Study Guide

Julia in 1984 Character Analysis

By George Orwell

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Love is All You Need

Julia is Winston Smith's Juliet. Is the name a coincidence? Probably not. A duplicitous and whimsical creature, her sexual allure inspires Winston to start the rebellious writings (because he fantasizes about her). She then acts as Winston’s ally in active rebellion, although her idea of revolt is more in-your-arms than up-in-arms. Julia is a dark-haired, twenty-six-year-old employed as a machine operator in the Fiction Department at the Ministry of Truth. Looking like a zealous Party member, she wears an (ironic) Anti-Sex sash around her waist, and always participates passionately during the Two Minutes Hate.

(Click the character infographic to download.)

Julia’s other side is much more interesting. She is a woman with raging hormones and a cunning spirit. A highly sexual being, she sleeps with Party members regularly to satisfy her own desires. Does she really mean it as rebellion, or does she just want to get it on? You could argue either way. Winston would sure like it to be the former, and Julia does suggest that her acts are her own small rebellion. But still, she is generally uninterested in fighting the good fight. In fact, the reason she approached Winston with the "I love you" note was probably to start yet another illicit affair. She busies herself with community service and other orthodox activities so that she can escape the Party’s thoughtcrime radar. Clever gal.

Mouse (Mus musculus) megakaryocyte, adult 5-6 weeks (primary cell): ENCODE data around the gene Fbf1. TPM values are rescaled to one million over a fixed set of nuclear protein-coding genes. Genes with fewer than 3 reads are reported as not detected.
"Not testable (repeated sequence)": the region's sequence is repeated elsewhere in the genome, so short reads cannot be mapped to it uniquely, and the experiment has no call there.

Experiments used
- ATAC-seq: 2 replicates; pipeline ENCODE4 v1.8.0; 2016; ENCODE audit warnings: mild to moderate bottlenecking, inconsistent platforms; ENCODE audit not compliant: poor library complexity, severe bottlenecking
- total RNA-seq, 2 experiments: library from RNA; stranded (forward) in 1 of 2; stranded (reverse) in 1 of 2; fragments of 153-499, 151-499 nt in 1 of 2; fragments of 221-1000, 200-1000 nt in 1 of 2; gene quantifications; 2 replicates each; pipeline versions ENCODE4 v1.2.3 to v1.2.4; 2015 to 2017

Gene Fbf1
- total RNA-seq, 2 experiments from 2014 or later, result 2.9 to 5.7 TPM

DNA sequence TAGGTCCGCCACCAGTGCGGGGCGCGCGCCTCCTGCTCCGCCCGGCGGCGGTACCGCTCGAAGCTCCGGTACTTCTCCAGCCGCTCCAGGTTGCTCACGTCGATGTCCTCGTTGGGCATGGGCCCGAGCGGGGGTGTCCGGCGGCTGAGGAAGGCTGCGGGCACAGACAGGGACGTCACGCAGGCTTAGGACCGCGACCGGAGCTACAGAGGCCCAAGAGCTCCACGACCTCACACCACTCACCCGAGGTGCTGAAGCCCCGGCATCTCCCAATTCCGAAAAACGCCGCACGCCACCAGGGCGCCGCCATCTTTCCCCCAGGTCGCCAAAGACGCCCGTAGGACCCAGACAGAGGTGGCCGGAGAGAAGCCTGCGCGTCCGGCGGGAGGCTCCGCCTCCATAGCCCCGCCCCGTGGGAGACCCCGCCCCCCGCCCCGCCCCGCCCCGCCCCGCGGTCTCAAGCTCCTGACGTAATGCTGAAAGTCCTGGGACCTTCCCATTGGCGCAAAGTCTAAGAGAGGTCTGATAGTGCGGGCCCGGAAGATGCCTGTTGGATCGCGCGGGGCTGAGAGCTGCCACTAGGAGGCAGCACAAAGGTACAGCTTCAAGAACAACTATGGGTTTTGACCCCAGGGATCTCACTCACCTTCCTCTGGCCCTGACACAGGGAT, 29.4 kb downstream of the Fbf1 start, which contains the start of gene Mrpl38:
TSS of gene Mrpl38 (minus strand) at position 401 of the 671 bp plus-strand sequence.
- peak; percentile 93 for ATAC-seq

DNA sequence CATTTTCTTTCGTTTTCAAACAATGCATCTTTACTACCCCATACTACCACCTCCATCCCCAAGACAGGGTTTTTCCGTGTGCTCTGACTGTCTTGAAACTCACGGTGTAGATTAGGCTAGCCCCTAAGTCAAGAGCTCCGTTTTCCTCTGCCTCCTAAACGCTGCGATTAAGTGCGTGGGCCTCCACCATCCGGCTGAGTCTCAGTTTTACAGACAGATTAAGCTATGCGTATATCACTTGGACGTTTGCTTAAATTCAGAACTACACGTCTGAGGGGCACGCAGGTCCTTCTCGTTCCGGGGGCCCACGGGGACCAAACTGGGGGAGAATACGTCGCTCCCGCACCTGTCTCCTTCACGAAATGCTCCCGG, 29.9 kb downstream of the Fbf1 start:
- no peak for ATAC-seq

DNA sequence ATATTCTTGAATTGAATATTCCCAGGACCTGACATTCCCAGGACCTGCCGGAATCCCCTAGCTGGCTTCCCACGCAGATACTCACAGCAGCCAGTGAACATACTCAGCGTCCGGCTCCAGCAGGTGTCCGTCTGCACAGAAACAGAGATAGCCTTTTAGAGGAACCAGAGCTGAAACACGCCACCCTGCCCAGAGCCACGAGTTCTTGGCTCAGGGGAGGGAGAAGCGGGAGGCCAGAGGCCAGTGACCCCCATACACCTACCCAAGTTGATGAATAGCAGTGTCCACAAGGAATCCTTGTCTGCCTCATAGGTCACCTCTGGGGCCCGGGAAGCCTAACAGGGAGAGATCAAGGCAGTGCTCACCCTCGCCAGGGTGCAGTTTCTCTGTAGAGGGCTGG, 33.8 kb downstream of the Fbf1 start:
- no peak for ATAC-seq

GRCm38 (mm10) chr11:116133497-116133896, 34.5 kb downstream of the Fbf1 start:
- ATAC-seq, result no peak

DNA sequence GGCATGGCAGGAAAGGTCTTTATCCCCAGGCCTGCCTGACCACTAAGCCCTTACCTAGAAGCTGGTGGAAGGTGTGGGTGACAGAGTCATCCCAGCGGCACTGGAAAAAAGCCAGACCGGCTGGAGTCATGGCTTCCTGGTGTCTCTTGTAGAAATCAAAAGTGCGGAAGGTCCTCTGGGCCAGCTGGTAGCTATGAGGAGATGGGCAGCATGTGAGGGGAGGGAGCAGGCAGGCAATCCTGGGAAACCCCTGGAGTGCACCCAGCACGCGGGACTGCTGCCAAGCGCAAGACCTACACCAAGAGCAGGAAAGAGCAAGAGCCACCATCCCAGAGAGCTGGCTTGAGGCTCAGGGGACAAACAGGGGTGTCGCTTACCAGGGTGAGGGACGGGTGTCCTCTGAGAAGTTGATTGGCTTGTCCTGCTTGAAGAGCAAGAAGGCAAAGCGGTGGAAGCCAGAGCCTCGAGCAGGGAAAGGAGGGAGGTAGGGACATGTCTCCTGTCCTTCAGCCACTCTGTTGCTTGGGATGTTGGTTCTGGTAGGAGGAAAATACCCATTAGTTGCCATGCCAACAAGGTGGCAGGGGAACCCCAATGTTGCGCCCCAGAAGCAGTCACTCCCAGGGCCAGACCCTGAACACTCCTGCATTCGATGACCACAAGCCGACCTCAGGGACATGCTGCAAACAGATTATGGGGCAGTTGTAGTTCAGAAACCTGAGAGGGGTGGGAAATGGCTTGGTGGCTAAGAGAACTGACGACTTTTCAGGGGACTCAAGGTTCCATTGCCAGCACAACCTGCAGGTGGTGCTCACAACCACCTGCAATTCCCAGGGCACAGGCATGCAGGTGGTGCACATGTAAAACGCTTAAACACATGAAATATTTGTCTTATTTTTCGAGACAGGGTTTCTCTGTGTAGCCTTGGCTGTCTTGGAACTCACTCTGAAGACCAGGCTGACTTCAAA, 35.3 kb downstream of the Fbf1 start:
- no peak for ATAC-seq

Not So Happily Ever After

When Julia and Winston fall in love, they commit the biggest possible offense against the Party because of the newly constructed, shared, private loyalty to one another. Supposedly, if you love a person, you have less love left to give to the Party. We’re thinking the Beatles would come in handy about now, but the Thought Police would have our heads for that. 

The moment Winston and Julia are captured signifies the importance of their bond. So what does it mean that the two betray each other? Perhaps that love is weak and feeble in the face of, um, rats. Or that, ultimately, people value themselves and their own safety more highly than their loved one. Or…you come up with one.

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